News & Press
Financial firms prepare for changing of generational guard
Excerpted from the article published by Professional Wealth Management
During the momentous week approaching the funeral of Queen Elizabeth II, financial firms have started to analyse the investment and family succession strategies which lead to the most seamless handover between generations.
Those experts who oversee intergenerational transfers of assets and responsibilities highlight the different approaches of sometimes clashing generations, which need to be ironed out by wealth firms and family advisers. “The Queen was known for her commitment to charitable causes.
We see from working with high-profile, highly visible, and highly successful families that it can often be a challenge to ensure that the next generation will continue to be active in philanthropic activities,” says Jared Feldman, partner and leader of Anchin Private Client, a New York-based advisory firm specialising in the needs of privately held companies, investment funds and high-net-worth individuals and families.
“As we typically see values instilled by the elder generation, we can learn from the Queen’s example, and in seeing how her commitment to philanthropy has been embraced and carried on by her core family members.”
The dialogue with and within the family needs to be intensive enough to capture the values associated with investment appetite. This is demonstrated in the Royal Family, where King Charles’s investment goals involved climate change and ecologically friendly food production, while his offspring are more concerned with philanthropy and alleviating mental health problems.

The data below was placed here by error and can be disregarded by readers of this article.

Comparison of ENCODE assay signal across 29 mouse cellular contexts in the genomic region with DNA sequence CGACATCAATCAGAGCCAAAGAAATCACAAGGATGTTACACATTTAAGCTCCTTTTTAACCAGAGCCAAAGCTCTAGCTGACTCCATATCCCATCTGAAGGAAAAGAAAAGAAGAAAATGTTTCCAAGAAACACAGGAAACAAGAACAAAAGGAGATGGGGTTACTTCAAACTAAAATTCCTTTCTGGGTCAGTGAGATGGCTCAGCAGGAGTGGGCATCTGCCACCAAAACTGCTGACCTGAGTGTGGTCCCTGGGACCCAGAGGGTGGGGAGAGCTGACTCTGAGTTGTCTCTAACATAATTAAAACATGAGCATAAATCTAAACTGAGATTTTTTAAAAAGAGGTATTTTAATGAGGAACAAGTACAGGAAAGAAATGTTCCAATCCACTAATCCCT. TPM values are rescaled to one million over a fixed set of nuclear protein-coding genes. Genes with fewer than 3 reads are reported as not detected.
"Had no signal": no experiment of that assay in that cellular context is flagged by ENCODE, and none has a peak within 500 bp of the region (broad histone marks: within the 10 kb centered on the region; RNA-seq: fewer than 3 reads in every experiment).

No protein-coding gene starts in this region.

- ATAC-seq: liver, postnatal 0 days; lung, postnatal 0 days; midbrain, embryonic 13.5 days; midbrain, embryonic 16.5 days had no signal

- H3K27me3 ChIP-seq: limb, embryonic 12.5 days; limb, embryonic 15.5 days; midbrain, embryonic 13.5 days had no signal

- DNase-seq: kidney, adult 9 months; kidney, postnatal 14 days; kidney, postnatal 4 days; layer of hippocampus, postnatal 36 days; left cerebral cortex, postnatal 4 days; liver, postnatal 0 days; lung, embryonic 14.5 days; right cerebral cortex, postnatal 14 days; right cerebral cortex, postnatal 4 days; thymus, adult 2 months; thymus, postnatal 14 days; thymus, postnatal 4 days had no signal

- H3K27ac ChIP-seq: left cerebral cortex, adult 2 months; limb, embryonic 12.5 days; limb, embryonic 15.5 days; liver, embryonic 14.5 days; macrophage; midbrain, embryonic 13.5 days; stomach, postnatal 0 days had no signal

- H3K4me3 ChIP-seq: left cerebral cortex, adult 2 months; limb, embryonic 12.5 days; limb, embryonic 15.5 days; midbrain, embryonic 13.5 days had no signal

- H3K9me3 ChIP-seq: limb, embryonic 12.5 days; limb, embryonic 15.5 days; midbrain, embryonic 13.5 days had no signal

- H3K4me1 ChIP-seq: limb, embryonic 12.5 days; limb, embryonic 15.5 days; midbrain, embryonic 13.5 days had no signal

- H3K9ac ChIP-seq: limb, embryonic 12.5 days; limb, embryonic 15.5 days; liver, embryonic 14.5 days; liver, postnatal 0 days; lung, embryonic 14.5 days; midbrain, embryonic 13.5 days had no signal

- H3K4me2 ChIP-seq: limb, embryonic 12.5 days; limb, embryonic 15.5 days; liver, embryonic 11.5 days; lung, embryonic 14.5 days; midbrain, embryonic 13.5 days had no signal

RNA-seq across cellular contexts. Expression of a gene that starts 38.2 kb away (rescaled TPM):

“In our work with multi-generational families, we often see a disparity between the perspectives of younger and older generations, specifically when it comes to ESG (environmental, social and governance) investments,” says Mr. Feldman. “In many cases, the younger generation is passionate about the impact of their investments and seeks ways for their portfolio to mirror their values, while the older generation may have been historically focused solely on ROI (return on investment). How these dynamics ultimately fit into a family’s overall investment plan is typically sorted out over time through a dialogue, an evolution.”
Regular, thoughtful discussions of differing viewpoints between generations is paramount. “This ensures, that when the time comes for a transition of power, the decisions may be more aligned because each generation has had a chance to convey the meaning and reasoning behind their priorities,” believes Mr. Feldman. “One of the best ways to ensure your legacy is preserved is to not only teach the next generation about your values and priorities, but to also be open and accepting of their views.”
For wealth managers such as Anchin, the changing of the guard in the Royal Family could be pivotal in helping other, less high-profile families plan for both retirement and succession. “Typically, when there is a loss of a public figure and a resulting very public succession, it tends to remind us of our own mortality, says Mr. Feldman.